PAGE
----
When there are more shoulders to stand on, fewer giants are required: scientific publishing is an incremental process

Disclaimer: the first sentence of this post is deliberately provocative.

There are no papers by Robert Hooke in Philosophical Transactions. The Society’s first curator of experiments is curiously absent when searching through the archive, by which of course I mean using a web interface and entering ‘hooke, r’ in the author field – a rather basic search that is nevertheless still more ‘personal’ (relating as it does to a human you’ve heard of) than the keyword searching most researchers now use to find new papers relevant to their field (such as ‘biocompatibility’, ‘emergent behaviour’, ‘topology’, ‘metamaterials’ and so on).

Yet, in the very first issue, there is a report of an observation made by Hooke, about an observation of Jupiter’s Great Red Spot – quite probably the first in print – confirmed by Sr. Cassini some months later. The author of that article – and this is how he often related to others his absolute control of the journal – was the journal’s first Editor, Henry Oldenburg. Not the originator of the idea, but its final communicator. The notion of authorship, like so much else in scientific papers and journals, has changed a great deal since 1665.

That is not to say that the originator received no credit for their work. Oldenburg never passed off others’ work for his own, even going to the trouble of indicating the complex route by which he obtained information; showing off his crucial importance in the international republic of letters that laid the foundations for scientific publishing. However, Transactions was his alone. Strong editors in later journals there certainly were, but the fundamental difference was that journals eventually became vehicles for communication shaped from content supplied by others. The journal, the scientific article, and the process of science that these fundamental units of communication enabled, supported science as an international collaborative process that continues to this day.

Robert Hooke had a strange relationship with Phil Trans, and with Oldenburg on a personal level. He failed to make the connection between publication (in print) and having a solid claim on priority. He publicised his idea for the spring balance watch years before Huygens, in lectures, but didn’t publish. Here, it was established that the printed word meant more than the spoken word, even if the speech preceded the print by many years. When Hooke took over the journal as Secretary of the Society, years after Oldenburg’s death, he changed the name and the format of the journal, to Philosophical Collections. He organised the journal along themes, like a serialised encyclopedia, or (much more in vogue at the time) a commonplace book.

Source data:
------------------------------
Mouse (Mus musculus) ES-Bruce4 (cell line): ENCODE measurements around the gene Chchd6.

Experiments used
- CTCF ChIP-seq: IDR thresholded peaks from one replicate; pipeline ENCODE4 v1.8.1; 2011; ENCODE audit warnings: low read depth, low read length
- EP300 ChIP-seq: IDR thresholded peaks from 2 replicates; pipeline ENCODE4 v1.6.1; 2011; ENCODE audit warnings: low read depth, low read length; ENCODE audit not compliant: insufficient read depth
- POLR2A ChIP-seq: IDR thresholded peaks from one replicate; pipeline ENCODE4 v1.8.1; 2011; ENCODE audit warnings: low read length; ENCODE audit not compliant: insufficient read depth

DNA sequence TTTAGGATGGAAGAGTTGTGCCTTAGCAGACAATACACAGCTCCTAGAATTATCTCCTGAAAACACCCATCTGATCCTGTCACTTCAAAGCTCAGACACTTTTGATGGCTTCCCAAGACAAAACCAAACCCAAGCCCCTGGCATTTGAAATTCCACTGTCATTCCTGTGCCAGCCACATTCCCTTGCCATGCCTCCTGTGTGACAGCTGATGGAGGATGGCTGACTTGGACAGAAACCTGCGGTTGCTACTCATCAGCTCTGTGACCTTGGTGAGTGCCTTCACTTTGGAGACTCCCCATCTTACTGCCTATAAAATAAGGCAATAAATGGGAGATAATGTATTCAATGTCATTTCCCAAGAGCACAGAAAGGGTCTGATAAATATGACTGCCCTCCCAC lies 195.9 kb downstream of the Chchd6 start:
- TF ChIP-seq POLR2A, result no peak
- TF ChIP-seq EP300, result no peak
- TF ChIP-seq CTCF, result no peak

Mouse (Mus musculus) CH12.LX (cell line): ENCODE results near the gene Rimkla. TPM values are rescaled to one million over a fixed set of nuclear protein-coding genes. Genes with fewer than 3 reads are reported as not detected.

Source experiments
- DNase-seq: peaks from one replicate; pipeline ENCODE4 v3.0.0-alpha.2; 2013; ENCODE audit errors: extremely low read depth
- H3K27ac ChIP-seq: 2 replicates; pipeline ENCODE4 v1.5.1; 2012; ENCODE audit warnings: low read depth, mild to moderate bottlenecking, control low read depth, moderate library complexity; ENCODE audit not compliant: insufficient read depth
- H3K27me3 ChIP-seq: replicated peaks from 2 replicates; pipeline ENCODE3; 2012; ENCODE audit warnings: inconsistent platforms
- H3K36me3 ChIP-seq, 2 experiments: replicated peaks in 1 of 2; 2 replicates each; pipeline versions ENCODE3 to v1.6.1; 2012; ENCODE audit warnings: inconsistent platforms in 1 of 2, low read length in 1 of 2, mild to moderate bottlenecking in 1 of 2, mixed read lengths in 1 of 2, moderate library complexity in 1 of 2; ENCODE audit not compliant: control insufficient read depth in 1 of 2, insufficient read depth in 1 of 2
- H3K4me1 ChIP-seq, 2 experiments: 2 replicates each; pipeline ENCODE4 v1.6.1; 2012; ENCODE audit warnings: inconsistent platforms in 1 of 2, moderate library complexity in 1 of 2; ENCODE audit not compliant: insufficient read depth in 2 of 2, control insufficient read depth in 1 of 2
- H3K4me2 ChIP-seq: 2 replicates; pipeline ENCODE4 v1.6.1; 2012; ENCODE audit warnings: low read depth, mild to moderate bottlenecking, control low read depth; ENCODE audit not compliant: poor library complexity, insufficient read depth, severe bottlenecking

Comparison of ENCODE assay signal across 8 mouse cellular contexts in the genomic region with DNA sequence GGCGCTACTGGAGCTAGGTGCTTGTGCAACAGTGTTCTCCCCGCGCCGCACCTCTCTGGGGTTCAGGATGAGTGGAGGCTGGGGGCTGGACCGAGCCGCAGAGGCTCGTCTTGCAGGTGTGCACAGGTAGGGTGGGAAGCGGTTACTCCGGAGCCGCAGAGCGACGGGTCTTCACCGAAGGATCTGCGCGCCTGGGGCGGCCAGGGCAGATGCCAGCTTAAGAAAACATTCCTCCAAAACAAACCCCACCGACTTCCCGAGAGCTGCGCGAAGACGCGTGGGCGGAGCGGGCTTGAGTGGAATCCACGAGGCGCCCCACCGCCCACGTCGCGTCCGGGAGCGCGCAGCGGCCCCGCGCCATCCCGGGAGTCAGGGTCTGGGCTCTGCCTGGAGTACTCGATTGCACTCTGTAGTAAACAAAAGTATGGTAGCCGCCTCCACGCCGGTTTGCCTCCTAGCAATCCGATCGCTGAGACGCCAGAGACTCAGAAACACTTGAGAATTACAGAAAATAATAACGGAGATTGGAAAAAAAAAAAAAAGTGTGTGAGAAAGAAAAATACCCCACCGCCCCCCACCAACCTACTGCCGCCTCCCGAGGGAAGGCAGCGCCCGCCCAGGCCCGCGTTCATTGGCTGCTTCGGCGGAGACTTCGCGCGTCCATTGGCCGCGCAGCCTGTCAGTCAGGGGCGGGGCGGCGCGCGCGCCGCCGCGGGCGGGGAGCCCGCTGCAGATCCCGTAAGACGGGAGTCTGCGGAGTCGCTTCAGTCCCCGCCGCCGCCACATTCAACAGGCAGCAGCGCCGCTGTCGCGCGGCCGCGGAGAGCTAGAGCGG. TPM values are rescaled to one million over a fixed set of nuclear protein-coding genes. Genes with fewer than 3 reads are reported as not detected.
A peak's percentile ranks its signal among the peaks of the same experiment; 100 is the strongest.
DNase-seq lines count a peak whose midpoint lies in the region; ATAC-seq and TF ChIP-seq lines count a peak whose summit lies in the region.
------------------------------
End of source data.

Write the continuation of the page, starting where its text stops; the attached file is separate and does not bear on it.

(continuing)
Despite his idiosyncratic approach to managing journal publishing, Hooke was a masterful communicator and collaborator with people at all levels. This served him well as surveyor of London after the Great Fire, as Curator of Experiments at the Society and as facilitator of associated scientific discussions related to experiments being demonstrated. Today, the committee that decides on the suitability of topics for scientific discussion meetings is called the Hooke committee.

Through discussion meetings, scientists at the Society have the opportunity not only to present, hear, question and challenge scientific ideas, but also to network and form new collaborations with other scientists. Increasingly such collaborations span geographic and disciplinary boundaries.

On 27 May, the Society is embarking on a new venture: opening up the questions and comments during a regular discussion meeting to online participants, who will be watching the meeting live over the web. The theme of bioinspiration is cross-disciplinary, harking back to a time when science had few boundaries. The papers have already been published ahead of the meeting in the Society’s cross-discipline theme journal Interface Focus, to spark discussion among local and international online audiences. In this special anniversary year for scientific publishing at the Royal Society, we celebrate the link between discussion of the scientific work being presented and that of scientific papers already published. We also offer the opportunity for those first initial communications between scientists that could lead to collaboration and to better science for all.